Amid the heaviest snowfall in Davos for decades, IMF chief Christine Lagarde has been making her case for urgent action to resolve the eurozone crisis, which is at the center of current global economic concerns. The Fund recently sharply revised downward its forecast for global economic growth and in a speech in Berlin Lagarde mapped a way forward.
Lagarde has taken her messages to the Alpine resort in Switzerland, where global leaders are gathered for the 42nd Annual Meeting of the World Economic Forum. At the top of the agenda is the need to find and implement the policy solutions to avoid a downward economic spiral—or what Lagarde as has called a “1930s moment.” She set out some of the policy priorities in a video interview and stressed the need for policy action to be “coordinated, cooperative and comprehensive”. The main goal is to get growth going again “because that’s most needed. There is too much unemployment around the world,” Lagarde said.
While Europe may be at the epicenter of the crisis, today’s economic difficulties are being felt in all quarters of the globe, so policymakers and leaders everywhere are responsible not only “for making sure that their jurisdictions, their countries, their regions, but also the global community does better and actually can manage through the crisis.” For the IMF to play its part, the institution has called for a big increase in its lending resources. The “IMF is a guardian of stability and a builder of confidence. And there is a lot to be done at the moment, and we probably will need more funding to be able to respond to a time of crisis … because it is our membership at large that we care for,” Lagarde explained. She also spoke on Facebook.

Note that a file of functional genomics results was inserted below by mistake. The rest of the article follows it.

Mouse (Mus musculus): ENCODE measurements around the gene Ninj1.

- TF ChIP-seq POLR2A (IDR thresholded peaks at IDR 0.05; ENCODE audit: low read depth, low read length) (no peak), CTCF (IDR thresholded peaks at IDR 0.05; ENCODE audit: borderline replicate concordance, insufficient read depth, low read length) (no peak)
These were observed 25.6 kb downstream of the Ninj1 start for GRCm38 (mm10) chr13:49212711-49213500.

Watch the video here:
Filed under: Advanced Economies, Economic Crisis, Economic outlook, Emerging Markets, Employment, Europe, Financial Crisis, Fiscal policy, IMF, International Monetary Fund Tagged: | 1930s, 1930s moment, 42nd Annual Meeting of the World Economic Forum, Christine Lagarde, comprehensive action, Davos, euro, eurozone, unemployment, World Economic Forum, World Economic Outlook